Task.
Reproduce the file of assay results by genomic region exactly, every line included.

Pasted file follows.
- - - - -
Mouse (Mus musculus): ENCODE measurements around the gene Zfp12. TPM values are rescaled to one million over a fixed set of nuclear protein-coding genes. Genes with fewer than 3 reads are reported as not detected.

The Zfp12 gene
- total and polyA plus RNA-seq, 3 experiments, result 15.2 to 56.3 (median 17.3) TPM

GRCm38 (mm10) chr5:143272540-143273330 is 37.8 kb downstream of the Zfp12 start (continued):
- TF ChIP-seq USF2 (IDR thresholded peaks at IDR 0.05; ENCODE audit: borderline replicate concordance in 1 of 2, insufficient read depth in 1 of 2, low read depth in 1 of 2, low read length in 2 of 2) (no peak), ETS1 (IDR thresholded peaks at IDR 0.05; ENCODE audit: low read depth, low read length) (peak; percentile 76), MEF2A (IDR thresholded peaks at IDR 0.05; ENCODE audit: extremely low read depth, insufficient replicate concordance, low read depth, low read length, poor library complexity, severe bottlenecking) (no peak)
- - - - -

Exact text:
Mouse (Mus musculus): ENCODE measurements around the gene Zfp12. TPM values are rescaled to one million over a fixed set of nuclear protein-coding genes. Genes with fewer than 3 reads are reported as not detected.

The Zfp12 gene
- total and polyA plus RNA-seq, 3 experiments, result 15.2 to 56.3 (median 17.3) TPM

GRCm38 (mm10) chr5:143272540-143273330 is 37.8 kb downstream of the Zfp12 start (continued):
- TF ChIP-seq USF2 (IDR thresholded peaks at IDR 0.05; ENCODE audit: borderline replicate concordance in 1 of 2, insufficient read depth in 1 of 2, low read depth in 1 of 2, low read length in 2 of 2) (no peak), ETS1 (IDR thresholded peaks at IDR 0.05; ENCODE audit: low read depth, low read length) (peak; percentile 76), MEF2A (IDR thresholded peaks at IDR 0.05; ENCODE audit: extremely low read depth, insufficient replicate concordance, low read depth, low read length, poor library complexity, severe bottlenecking) (no peak)